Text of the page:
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Manhattan DA Alvin Bragg Discuses Justice Reform & Plan To Stop Prosecuting Certain Crimes At National Action Network

NEW YORK (CBSNewYork) -- Manhattan District Attorney Alvin Bragg said Saturday gun crimes are a top priority under his plan to fight crime in the city.

As CBS2's Natalie Duddridge reported, Bragg spoke about his new policies, which have drawn criticism from police unions, at the National Action Network in Harlem.

"I've had a semi-automatic weapon pointed at my head. I've been shot at," said Bragg. "So don't tell me about guns. I know about guns."

Bragg, speaking at the National Action Network's House of Justice on West 145th Street and Malcolm X Boulevard, had a message for the crowd.

"My top priority, and I've been talking about this not just for two years, but for decades, is guns," Bragg said.

Bragg said fighting the most serious crimes requires more effort.

He has directed his office to shift away from prosecuting lesser crimes like marijuana misdemeanors, prostitution and fare evasion.

"It's going to give us the resources to focus on guns and to focus on domestic violence," he said.

Bragg does not believe longer sentences deter crime. He supports "lesser charges for some low level drug offenders and for some burglaries," but said the changes should not be misunderstood.

"If you go into a store in Manhattan and use a gun to rob that store, that is armed robbery. That is serious and will be prosecuted as armed robbery in Manhattan," Bragg said.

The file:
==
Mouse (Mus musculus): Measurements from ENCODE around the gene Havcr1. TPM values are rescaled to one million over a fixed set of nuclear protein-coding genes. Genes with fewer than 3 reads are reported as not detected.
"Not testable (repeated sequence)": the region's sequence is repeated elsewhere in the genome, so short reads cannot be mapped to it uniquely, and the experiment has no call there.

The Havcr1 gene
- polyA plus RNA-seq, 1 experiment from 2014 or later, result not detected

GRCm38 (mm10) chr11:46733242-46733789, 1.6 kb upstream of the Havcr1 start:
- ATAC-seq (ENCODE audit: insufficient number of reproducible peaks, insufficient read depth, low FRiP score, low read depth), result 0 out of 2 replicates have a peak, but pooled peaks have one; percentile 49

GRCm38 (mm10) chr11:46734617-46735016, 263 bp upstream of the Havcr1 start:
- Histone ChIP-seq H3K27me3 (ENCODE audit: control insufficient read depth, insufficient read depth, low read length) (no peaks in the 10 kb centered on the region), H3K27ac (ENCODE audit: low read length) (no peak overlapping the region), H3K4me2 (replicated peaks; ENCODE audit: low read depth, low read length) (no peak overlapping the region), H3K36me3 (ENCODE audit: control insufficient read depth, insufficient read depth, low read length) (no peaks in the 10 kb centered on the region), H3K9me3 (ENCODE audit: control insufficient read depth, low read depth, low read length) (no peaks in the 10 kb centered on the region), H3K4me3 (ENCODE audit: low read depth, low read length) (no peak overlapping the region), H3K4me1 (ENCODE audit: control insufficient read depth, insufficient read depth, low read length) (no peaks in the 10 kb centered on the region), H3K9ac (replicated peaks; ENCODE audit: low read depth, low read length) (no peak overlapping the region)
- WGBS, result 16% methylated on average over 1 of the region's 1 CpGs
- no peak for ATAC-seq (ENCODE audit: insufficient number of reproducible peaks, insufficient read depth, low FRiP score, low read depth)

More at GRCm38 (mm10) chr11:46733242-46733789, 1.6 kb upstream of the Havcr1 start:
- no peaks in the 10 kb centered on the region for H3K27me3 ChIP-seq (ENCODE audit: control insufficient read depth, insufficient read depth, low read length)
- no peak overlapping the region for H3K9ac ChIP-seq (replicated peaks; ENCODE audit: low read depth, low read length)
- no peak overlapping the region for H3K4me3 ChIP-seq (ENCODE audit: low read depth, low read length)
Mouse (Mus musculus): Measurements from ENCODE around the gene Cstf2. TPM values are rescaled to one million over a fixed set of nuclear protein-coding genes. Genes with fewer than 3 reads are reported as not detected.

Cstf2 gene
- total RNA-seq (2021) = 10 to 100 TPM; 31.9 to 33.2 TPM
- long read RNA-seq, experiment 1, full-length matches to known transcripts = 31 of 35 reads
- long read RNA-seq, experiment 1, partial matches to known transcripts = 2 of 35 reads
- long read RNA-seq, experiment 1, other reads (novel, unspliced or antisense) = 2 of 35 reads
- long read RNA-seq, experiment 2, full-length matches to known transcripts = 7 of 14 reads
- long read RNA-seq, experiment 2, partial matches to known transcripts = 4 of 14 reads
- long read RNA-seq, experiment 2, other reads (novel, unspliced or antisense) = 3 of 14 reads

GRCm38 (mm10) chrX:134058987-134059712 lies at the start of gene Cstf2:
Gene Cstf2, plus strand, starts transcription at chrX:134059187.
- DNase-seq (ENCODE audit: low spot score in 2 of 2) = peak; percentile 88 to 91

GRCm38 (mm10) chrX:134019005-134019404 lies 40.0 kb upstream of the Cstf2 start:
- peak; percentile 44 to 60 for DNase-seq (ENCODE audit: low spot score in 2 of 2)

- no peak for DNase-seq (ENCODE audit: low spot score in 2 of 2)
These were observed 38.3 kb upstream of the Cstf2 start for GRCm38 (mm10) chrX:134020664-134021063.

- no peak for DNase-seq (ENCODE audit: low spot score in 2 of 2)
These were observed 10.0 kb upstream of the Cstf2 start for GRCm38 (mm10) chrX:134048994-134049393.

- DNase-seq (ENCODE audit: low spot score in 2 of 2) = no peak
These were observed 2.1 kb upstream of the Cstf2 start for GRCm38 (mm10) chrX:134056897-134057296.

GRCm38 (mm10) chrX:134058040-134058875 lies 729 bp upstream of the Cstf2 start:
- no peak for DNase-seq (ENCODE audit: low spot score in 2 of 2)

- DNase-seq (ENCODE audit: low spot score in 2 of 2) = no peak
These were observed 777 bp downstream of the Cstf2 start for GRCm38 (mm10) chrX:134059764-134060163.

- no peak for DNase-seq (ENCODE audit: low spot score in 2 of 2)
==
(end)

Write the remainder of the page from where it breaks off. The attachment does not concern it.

The new policies have drawn criticism from the Police Benevolent Association, which worries about potential effects on people who live and work in the borough.

NYPD Commissioner Keechant Sewell sent an email to the department's rank and file saying, "I have studied these policies and I am very concerned about the implications to your safety as police officers, the safety of the public and justice for the victims."

Sewell went on to say, "I believe in reform that make sense... In that same vein, I am concerned about sweeping edicts that seem to remove discretion, not just from police officers, but also from Assistant District Attorneys regarding what crimes to persecute and how to charge them."

In response, Bragg said, "To all my partners in law enforcement, let's also be clear about another thing, if you are assaulted, that is a serious matter and a crime and that will be prosecuted as such."

Last week, Mayor Eric Adams said he was still analyzing the plans.

Adams and Sewell are calling for a meeting between lawmakers, DAs and law enforcement to find common ground.

The DA aims to invest more in programs to keep offenders out of jail, limit the number of youth tried as adults and provide support for those returning home after incarceration.

Editor's note: This story was first published Jan. 8.

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